Is the Drill Hall a special space in Sidmouth? The answer is undoubtedly YES.
Whether or not you believe the Drill Hall should be retained it is impossible to deny that it offers a unique venue amongst Sidmouth halls and spaces. We have nothing else like it.
For size it is only matched by Stowford Community Centre, and Stowford is not a place designed for tourists to visit. Halls like Stowford, in areas like Stowford, can be found all over the country.
The other halls in town are mainly attached to churches and were built for church purposes. They usually have solid floors and were not built with acoustic properties in mind. They are also tucked away and take effort to find.
In comparison the Drill Hall was custom-built to be suitable for many uses and is sited in a position where visitors would be bound to see it and be impressed by the architecture. It was built as much to express the town’s patriotism and prosperity as it was to provide a useful space.
The floors were built to accommodate the stamping of drill and the enthusiasm of dancing. The acoustics were calculated to both dampen echoes and to allow voices and music to carry. The windows were designed to make the space light and airy and to let the seascape to be enjoyed.
This hall was supposed to serve community needs and also to provide yet another reason for visitors to come to Sidmouth and spend their money. There is little reason why it should not do so again.
The only halls which rivalled it in town have been lost, Manor Pavilion when it installed permanent tiered seating and Marsh’s 90 ft long Assembly Room at 4 York Terrace which is now part of the York Hotel.
Sidmouth first received rich visitors for health reasons, it was believed that the sea air and sea bathing were good for you. The town was full of doctors, and health treatments which would now be considered as alternative medicine. For example it was renown for its Nauheim baths which were open all year round at a time when the European providers closed over winter. There are many medical texts from around 1900 extolling the virtues of this bathing regime combined with Schott exercises, as could be obtained in ‘ London, Sidmouth, Leamington, Buxton, Strathpeffer, &c.’ Sidmouth was unique in this select group as it had a coastal location, it also commanded first place after London in the opinion of most medical authors.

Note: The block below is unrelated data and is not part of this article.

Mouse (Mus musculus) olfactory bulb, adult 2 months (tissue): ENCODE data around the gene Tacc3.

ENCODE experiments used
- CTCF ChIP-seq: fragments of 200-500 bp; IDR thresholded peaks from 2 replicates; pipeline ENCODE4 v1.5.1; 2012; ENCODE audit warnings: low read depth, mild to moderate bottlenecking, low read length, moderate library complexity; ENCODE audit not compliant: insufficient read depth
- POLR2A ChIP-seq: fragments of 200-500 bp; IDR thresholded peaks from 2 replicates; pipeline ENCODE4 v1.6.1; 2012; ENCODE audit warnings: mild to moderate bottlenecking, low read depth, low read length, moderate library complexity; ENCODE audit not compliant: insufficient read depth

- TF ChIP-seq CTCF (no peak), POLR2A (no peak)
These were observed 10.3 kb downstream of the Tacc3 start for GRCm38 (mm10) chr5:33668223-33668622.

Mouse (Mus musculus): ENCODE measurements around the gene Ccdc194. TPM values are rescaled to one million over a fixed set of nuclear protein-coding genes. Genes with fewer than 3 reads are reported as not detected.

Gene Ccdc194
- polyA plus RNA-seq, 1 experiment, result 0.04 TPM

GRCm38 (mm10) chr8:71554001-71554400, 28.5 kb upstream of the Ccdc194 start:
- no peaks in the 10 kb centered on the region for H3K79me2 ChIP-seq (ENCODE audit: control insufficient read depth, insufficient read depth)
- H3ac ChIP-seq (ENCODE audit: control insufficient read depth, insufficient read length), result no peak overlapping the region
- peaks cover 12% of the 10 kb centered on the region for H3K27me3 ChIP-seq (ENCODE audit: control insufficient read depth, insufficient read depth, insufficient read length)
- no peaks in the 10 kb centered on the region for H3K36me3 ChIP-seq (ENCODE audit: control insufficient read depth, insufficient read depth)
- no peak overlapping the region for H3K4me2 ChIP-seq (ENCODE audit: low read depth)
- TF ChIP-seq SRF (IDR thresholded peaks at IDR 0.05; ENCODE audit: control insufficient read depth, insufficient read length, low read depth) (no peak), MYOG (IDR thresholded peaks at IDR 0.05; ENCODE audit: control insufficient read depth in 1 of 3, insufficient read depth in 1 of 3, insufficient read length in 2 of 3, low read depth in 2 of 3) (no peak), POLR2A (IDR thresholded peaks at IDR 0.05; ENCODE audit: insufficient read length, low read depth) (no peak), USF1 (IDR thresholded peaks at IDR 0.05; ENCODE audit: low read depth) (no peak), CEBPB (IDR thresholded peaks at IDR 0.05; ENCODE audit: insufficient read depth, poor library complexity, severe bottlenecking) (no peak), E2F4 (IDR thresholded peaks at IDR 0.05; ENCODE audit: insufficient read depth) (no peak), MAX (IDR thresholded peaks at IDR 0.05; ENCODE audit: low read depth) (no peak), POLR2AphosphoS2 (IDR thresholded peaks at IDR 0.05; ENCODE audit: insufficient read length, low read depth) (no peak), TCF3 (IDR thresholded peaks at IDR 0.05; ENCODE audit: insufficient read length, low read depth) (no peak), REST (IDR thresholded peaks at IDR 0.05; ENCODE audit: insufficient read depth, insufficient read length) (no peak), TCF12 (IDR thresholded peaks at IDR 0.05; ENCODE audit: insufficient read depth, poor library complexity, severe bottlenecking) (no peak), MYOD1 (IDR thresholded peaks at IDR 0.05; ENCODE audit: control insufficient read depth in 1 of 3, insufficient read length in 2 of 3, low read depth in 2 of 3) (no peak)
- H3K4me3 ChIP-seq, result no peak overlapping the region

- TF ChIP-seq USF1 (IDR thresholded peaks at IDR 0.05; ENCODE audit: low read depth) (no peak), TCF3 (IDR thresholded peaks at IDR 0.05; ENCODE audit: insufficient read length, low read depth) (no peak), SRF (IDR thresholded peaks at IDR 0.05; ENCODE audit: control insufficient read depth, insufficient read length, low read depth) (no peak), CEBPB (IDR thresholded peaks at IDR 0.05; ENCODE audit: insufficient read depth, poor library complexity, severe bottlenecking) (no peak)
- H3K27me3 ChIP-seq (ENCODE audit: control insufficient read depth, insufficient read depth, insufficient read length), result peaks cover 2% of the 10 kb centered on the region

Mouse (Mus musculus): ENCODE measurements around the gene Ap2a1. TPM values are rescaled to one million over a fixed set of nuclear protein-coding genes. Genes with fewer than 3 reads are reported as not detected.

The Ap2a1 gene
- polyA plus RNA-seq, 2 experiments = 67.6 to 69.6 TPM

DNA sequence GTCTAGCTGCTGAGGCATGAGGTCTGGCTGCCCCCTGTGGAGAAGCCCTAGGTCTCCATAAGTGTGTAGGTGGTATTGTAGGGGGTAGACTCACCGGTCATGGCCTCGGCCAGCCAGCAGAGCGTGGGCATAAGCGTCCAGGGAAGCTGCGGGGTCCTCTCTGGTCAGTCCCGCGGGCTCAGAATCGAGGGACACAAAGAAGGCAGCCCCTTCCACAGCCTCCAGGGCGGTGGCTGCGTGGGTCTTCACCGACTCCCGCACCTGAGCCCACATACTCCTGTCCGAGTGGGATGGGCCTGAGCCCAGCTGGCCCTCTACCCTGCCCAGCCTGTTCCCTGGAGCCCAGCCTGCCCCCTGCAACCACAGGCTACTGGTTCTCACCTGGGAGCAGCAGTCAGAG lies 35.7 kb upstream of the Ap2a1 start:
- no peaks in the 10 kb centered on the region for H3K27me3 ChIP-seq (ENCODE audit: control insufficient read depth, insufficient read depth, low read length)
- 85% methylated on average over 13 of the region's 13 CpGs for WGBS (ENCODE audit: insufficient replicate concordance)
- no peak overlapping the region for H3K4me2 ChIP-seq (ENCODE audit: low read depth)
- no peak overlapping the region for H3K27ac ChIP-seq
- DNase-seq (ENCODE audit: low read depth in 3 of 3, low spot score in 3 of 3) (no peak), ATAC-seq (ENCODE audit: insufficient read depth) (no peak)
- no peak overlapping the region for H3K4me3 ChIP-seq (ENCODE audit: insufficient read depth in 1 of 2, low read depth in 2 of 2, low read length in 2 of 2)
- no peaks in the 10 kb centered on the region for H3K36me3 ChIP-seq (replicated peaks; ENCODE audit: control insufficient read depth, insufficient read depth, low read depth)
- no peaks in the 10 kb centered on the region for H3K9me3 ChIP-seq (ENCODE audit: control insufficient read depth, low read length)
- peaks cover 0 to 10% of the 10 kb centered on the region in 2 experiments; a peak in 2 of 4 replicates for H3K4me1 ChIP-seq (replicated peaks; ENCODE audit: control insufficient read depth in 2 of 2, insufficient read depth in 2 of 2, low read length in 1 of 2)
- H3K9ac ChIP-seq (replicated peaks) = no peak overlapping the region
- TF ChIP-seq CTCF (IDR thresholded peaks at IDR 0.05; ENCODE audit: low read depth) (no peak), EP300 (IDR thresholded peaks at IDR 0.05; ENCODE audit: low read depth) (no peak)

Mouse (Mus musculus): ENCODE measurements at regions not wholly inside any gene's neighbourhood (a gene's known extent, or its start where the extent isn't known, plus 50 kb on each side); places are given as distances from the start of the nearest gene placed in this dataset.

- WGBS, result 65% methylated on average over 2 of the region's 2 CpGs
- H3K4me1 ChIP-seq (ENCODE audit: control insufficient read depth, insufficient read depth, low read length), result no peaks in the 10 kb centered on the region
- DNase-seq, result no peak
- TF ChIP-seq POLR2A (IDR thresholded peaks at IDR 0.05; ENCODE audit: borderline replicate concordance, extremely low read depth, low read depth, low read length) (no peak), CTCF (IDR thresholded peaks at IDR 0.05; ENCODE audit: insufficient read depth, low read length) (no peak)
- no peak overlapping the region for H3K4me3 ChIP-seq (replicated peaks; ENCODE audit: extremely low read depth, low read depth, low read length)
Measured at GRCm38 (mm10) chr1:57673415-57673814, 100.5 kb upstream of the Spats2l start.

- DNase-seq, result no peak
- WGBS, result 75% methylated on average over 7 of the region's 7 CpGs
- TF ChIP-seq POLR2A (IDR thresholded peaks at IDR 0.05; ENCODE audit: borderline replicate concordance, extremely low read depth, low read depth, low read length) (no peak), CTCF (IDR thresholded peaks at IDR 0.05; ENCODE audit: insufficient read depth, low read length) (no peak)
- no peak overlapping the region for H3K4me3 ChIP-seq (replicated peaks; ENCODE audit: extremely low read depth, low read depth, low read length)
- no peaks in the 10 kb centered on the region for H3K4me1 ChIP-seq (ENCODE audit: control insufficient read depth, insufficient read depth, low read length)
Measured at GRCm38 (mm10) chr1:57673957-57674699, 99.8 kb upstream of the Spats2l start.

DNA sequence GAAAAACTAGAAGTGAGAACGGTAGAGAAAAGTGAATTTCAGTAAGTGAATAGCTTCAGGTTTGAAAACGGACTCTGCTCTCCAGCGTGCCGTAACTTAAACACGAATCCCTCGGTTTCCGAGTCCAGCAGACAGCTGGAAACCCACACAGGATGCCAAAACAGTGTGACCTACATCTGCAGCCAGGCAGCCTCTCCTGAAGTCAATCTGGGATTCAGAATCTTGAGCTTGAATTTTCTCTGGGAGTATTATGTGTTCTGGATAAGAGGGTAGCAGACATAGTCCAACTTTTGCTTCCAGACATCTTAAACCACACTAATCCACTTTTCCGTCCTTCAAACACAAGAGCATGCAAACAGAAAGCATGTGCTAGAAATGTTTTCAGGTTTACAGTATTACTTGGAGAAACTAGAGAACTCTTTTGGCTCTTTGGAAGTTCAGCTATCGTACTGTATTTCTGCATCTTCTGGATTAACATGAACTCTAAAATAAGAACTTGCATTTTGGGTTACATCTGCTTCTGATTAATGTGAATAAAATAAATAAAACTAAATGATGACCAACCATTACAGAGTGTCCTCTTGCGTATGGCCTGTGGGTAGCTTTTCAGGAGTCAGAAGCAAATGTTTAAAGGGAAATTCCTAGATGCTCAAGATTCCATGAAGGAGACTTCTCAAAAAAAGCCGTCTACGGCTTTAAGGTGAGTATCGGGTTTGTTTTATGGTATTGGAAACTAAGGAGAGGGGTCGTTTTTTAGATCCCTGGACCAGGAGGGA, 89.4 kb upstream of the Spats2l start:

After the Second World War and the formation of the NHS in 1948 the treatment of health problems became almost entirely based on drugs and injections/inoculations; other ways of attaining or maintaining health fell by the wayside. Over the past couple of decades alternative ways of living healthily have again been coming to the fore and people have been travelling to ‘retreats’ of varying sorts for health and spa experiences and to de-stress.
The Drill Hall provides an excellent space where activities such as Yoga, Tai Chi and Meditation could be carried out in large groups. Unlike other hall spaces in Sidmouth it also has an associated outdoor space, in both the Ham and the seashore, where people could continue to relax and meet after the formal experience was over. At the moment many people go abroad for such experiences; but then, before Sidmouth made itself into an internationally famous health resort in the 1800s and early 1900s most people who could afford health experiences went abroad too.
Sidmouth could easily once again brand itself as a health destination and the Drill Hall could provide a special space within that branding.